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Vietnamese staple just one of many highlights on extensive menu

Banh xeo, left, and green mango salad with chicken and shrimp from Pho Binh Minh.


Banh xeo, left, and green mango salad with chicken and shrimp from Pho Binh Minh.

Hey there, time traveller!
This article was published 28/1/2015 (2021 days ago), so information in it may no longer be current.

When I think of bargains, Vietnamese food often comes to mind. Not only is it invariably reasonably priced, but it is also rarely less than good. The food at Pho Binh Minh is much better than just good; the prices are typically low (most $6.95 to $14.50), and there's a plus in the spacious and nicer-than-usual ambience.

The menu runs to almost 200 items, but like many Vietnamese menus, half of it features Chinese food, some of which -- on its way to other tables -- looked inviting. But I resisted: my quest this time was for the fresh, light flavours of Vietnam.

The phos, for many, are the main (and sometimes only) measure of Vietnamese cooking, and this pho is a mellow, slightly sweet beef broth, with (in our case) thin slices of tender beef, bean sprouts, rice vermicelli and sprigs of basil. For those who need the heat, there's a potent chili paste to be added with caution.

I like the phos, but the soup I like even more is the tamarind-seasoned sweet and sour soup, crammed with shrimp, bean sprouts, pineapple, tomatoes and the authentic spongy slices of bac ha, i.e. taro stem.

One top starter is the fish-sauce-splashed green mango salad with chicken and shrimp. Another is the turmeric-tinged banh xeo rice flour crepes folded around shrimp and bean sprouts, to be wrapped in lettuce leaves along with sprigs of basil, pickled veggies and cucumber slices. Its only flaw: there could be more and bigger lettuce leaves for easier wrapping.

One of my Vietnamese musts is fried chicken with fried rice, which may sound like a generic cliché, but isn't. These crunchy slices have a remarkably fine flavour from their marinade, and come on fried rice that tastes much lighter and more interesting than most of its Chinese cousins.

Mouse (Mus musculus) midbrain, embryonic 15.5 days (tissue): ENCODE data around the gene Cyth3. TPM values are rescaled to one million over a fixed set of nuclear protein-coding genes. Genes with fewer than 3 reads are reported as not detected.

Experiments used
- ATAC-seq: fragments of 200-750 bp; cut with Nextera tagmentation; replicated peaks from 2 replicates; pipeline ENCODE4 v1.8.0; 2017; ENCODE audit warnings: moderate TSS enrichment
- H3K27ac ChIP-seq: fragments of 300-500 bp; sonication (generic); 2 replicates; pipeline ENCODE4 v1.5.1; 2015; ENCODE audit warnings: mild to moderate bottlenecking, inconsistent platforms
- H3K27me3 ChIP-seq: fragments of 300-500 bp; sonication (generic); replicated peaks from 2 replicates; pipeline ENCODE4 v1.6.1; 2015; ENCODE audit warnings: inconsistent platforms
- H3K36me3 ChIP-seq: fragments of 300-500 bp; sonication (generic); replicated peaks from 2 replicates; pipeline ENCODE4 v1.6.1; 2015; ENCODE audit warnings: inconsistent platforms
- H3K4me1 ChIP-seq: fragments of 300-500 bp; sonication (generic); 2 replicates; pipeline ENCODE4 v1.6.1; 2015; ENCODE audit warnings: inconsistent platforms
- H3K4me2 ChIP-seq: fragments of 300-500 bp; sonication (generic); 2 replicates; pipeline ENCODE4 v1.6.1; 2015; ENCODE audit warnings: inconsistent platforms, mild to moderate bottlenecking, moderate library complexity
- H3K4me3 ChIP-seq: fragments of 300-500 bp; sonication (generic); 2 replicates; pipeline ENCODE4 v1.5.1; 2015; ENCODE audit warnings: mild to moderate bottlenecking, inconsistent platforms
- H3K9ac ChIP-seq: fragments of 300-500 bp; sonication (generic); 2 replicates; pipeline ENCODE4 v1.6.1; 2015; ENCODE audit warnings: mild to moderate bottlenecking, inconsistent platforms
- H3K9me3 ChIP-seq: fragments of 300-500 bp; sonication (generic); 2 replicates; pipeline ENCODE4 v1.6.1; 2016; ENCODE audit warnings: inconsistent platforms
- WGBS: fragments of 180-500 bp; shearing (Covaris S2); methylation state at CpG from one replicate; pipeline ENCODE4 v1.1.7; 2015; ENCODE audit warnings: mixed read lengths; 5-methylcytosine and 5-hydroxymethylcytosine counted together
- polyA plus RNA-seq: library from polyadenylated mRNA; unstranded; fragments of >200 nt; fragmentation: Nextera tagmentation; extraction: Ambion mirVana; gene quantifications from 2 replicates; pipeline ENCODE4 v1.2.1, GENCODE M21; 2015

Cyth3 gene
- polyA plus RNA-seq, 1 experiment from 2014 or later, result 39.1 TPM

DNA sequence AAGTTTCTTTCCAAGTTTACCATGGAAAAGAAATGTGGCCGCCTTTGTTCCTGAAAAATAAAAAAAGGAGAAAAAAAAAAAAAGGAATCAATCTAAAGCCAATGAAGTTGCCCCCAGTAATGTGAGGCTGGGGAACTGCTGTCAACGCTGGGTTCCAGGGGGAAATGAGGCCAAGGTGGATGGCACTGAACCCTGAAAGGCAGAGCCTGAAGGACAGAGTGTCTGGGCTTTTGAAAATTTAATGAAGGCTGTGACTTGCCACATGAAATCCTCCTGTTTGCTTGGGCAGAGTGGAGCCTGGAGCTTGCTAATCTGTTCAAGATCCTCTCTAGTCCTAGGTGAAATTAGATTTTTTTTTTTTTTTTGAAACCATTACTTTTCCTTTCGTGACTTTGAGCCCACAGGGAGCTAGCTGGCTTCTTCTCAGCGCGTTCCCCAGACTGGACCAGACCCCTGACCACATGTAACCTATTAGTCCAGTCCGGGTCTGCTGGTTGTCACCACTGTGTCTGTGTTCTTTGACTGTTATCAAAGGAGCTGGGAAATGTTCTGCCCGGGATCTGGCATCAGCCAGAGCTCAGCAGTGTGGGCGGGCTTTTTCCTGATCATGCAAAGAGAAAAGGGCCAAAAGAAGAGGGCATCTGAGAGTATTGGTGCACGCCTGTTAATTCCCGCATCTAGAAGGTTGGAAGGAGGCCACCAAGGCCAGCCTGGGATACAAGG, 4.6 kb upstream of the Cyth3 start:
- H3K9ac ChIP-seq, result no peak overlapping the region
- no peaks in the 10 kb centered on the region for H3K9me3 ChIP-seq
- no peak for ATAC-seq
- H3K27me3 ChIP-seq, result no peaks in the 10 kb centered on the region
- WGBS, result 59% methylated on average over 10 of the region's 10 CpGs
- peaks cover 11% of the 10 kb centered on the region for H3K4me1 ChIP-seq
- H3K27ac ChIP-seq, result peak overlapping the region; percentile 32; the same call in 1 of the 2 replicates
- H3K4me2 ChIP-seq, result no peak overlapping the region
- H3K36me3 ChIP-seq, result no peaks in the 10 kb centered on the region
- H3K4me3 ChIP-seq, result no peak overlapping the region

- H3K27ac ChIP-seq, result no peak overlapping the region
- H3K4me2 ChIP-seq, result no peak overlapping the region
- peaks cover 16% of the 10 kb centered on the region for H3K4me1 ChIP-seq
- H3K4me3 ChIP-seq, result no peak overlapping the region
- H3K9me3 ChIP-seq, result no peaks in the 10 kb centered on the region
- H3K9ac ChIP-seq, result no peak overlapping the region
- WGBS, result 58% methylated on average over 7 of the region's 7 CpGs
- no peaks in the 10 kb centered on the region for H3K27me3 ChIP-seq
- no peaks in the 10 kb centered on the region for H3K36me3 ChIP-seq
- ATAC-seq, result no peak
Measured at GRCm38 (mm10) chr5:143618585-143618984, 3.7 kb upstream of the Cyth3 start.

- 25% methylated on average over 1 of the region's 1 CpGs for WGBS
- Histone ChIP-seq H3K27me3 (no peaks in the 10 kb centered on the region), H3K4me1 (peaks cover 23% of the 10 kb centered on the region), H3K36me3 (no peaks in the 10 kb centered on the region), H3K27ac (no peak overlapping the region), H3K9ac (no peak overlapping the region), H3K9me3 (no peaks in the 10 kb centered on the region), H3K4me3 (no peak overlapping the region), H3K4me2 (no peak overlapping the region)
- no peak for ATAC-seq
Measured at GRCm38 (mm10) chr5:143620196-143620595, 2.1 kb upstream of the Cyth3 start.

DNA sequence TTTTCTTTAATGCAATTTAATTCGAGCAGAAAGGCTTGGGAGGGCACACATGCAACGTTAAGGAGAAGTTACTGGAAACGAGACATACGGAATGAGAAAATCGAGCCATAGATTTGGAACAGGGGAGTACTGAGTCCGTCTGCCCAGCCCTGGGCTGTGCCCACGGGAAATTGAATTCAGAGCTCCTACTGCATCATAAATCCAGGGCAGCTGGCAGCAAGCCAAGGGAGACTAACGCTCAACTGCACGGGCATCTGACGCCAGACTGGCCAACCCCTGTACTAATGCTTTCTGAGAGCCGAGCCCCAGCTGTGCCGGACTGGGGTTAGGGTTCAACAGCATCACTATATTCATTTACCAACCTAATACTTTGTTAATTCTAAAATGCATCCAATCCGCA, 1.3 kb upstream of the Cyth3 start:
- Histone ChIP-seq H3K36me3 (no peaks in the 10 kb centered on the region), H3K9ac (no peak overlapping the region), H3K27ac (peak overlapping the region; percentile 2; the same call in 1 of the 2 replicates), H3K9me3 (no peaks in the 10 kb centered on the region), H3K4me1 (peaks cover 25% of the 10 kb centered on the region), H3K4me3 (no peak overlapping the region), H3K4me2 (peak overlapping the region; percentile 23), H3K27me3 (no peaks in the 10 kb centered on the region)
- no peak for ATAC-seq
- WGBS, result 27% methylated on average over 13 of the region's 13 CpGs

The addictive grilled meats -- pork balls, sliced chicken, beef or pork, brushed with a slightly sweet but never cloying glaze -- are some of the best things that come out of this kitchen. They come with (bless them) warm, moist rice noodles and the usual bean sprouts, herbs and pickled veggies. Or, if requested, entirely on their own.

Other dishes I've liked on past visits are the Phnom Penh noodle soup topped by a crisp, shrimp-pierced crepe; shrimp with lemon grass and chili; curried chicken (the bone-in kind, with a baguette); and -- always -- the superb Vietnamese iced coffee. Also listed (unsampled) are hot pots, banh mi sandwiches and a large section of vegetarian and vegan dishes.

This is a family-owned restaurant, and the daughters who serve are friendly, accommodating and thoroughly knowledgeable about everything on the menu.

Note: the menu has changed slightly since my visit.


-- -- --


Denesh Bahadoosingh with shrimp roti, left, and oxtail stew platter.


Denesh Bahadoosingh with shrimp roti, left, and oxtail stew platter.

Tropikis is a snug, two-level place, with walls painted in various warm colours, and a menu of savoury Caribbean comfort foods. Prices are relatively painless, with rotis or combination platters ranging from $8.95 to $15.95. For a snack or starter, there's a delicious double of puffy fried breads filled with curried chickpeas ($3.75).

There are the usual hearty curries of chicken, goat and beef; juicy shrimp with sautéed red and green peppers; and a luscious, gelatinous oxtail stew. No jerks, but there are such rarities as bison and elk -- the latter was particularly delicious. The flavours are more mellow than fiery, and those who want more of a kick will find it in the squeeze bottles of killer hot sauce.

Rotis come in two sizes, rolled in superb, almost flaky shells -- some of the city's finest. The combination platters of beef, chicken or chickpea curry come with tasty rice with red kidney beans and a well-dressed green salad dotted by bits of fruit and nuts. The Chef's House Special of chicken or beef curry also includes a delicious little pastry topped by beef or chicken curry, slow-cooked almost to a purée, and half of one of those great rotis as well.

Service (albeit in a half-empty dining room) was just fine.


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Updated on Thursday, January 29, 2015 at 8:11 AM CST: Replaces photo, changes headline, adds map

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